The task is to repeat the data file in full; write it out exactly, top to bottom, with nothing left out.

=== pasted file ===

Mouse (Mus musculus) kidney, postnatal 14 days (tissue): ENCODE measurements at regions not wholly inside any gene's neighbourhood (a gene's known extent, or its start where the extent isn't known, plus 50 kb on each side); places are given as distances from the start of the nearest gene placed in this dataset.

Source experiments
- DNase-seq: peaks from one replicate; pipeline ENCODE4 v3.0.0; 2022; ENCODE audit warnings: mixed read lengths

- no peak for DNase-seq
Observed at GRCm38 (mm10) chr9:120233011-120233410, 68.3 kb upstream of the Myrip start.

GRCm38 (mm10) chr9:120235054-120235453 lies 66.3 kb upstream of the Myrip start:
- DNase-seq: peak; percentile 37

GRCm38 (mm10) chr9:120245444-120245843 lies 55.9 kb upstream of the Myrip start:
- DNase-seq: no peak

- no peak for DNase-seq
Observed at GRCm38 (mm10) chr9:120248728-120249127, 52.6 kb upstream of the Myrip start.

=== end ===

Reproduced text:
Mouse (Mus musculus) kidney, postnatal 14 days (tissue): ENCODE measurements at regions not wholly inside any gene's neighbourhood (a gene's known extent, or its start where the extent isn't known, plus 50 kb on each side); places are given as distances from the start of the nearest gene placed in this dataset.

Source experiments
- DNase-seq: peaks from one replicate; pipeline ENCODE4 v3.0.0; 2022; ENCODE audit warnings: mixed read lengths

- no peak for DNase-seq
Observed at GRCm38 (mm10) chr9:120233011-120233410, 68.3 kb upstream of the Myrip start.

GRCm38 (mm10) chr9:120235054-120235453 lies 66.3 kb upstream of the Myrip start:
- DNase-seq: peak; percentile 37

GRCm38 (mm10) chr9:120245444-120245843 lies 55.9 kb upstream of the Myrip start:
- DNase-seq: no peak

- no peak for DNase-seq
Observed at GRCm38 (mm10) chr9:120248728-120249127, 52.6 kb upstream of the Myrip start.